Recovery Activities

See Part 1.

My exercise goals for the last couple months have been:

  • Prioritize recovery and stress reduction over building strength
  • Continue improving resilience (i.e., recover faster)
  • Learn what each workout zone and especially recovery feel like
  • If energy is good (judge by feel and HRV numbers), THEN alternate “long slow” and “strength/cardio” workouts. NO set frequency or schedule, to avoid overdoing it/guilt.
  • Work on posture and breathing to increase available energy

I take an HRV reading every morning and compare that with how I feel. I use a Polar 10 chest strap gadget and the Welltory, Elite HRV, and HRV4Training apps simultaneously (I know, I know…I’m comparing them…gimme a break) to determine my morning HRV.  If most signs point toward needing to take it easy, I rest or do a recovery activity in zone 1 (or low zone 2 since it’s often hard to stay in zone 1). If both are good, then I do exercise in zones 2-3. If I feel great, I aim for zones 3-4, but no more than 2x/week at this point.

I wear the Polar chest strap during my workouts (and sometimes just during regular activities, like canning or giving a presentation at work). Its app shows my heart rate AND the zone I’m in from moment to moment, then tallies up my time in each zone per workout and day/week/month. Here are some sample activities:



HR range

Activities Aug. ’18


Total rest –

Feels stretchy


·        Sitting, sleeping

·        Seated yoga


Active Recovery –

Easy motion; often hard to stay this low


·        Gentle sun salutations; seated active yoga

·        Tai chi warm-up

·        Walk to meeting


Light – base fitness – feels like “I’m actually doing


·      Flowy tai chi

·     1 flight stairs

·     “Taking a walk”

·     Giving Reflex

·     Weeding

·     Slowest elliptical


Steady state – improve aerobic – feels like I’m working hard


·     Brisk walk

·     Moderate elliptical

·     2 flights stairs


Tempo – speed/stamina – breathing very hard


·    Mowing flat

·    Cardio workout


Max – increase max performance – starting to worry


·     Mowing slope


Galloping heart




If you want to try this at home, there are tons of gadgets and apps out there. You absolutely need something that can measure heart rate variability – most FitBits and whatnot don’t do this, even if they can track your heart rate. Welltory and I think HRV4Training can actually measure HRV using your phone – so that can be a good way to get started. I use the Welltory phone measurement about 15% of the time. It sometimes chokes for no apparent reason, but when it works, it seems to be pretty accurate. I have also wanted something on my wrist that would show HR zones, so I can use my phone to play my workout and let me see my HR zone on my wrist. However, I haven’t found a wrist tracker I like (I have tiiiiiiny wrists) and after a couple months, I’m pretty good at knowing by HR zone by feel. So I just watch the workout video and check my HR zone once in a while, or after I’m done.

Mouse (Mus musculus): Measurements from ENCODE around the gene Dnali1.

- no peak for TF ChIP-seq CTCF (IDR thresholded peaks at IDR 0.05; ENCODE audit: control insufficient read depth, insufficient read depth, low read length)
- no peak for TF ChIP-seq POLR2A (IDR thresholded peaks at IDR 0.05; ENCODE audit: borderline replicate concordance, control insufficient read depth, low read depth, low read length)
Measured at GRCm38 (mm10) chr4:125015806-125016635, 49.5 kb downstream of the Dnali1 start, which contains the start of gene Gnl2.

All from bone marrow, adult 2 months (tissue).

I’m also going to give Morpheus a try. It seems to be geared exactly for what I’m trying to do. Might be overkill – but there’s a 60 day trial, so why not? It varies your zones day-to-day based on your current recovery state, which sounds more precise than just saying “zone 1 is always 88-105bpm.” I have days when chopping kale in the kitchen puts me in Zone 2 and days when I can’t get into Zone 2 by speed walking, so it would be nice to have something that knows what “recovery” should look like today. I’ll let you know how it goes when I’ve had it for a couple weeks.



  1. January 3, 2019 at 6:04 pm

    […] in for tomorrow’s installment where I’ll go into agonizing detail about those. […]

  2. January 3, 2019 at 6:57 pm

    […] a previous post, I talked about basic concepts of recovery activities. I wanted to update you with a couple new […]

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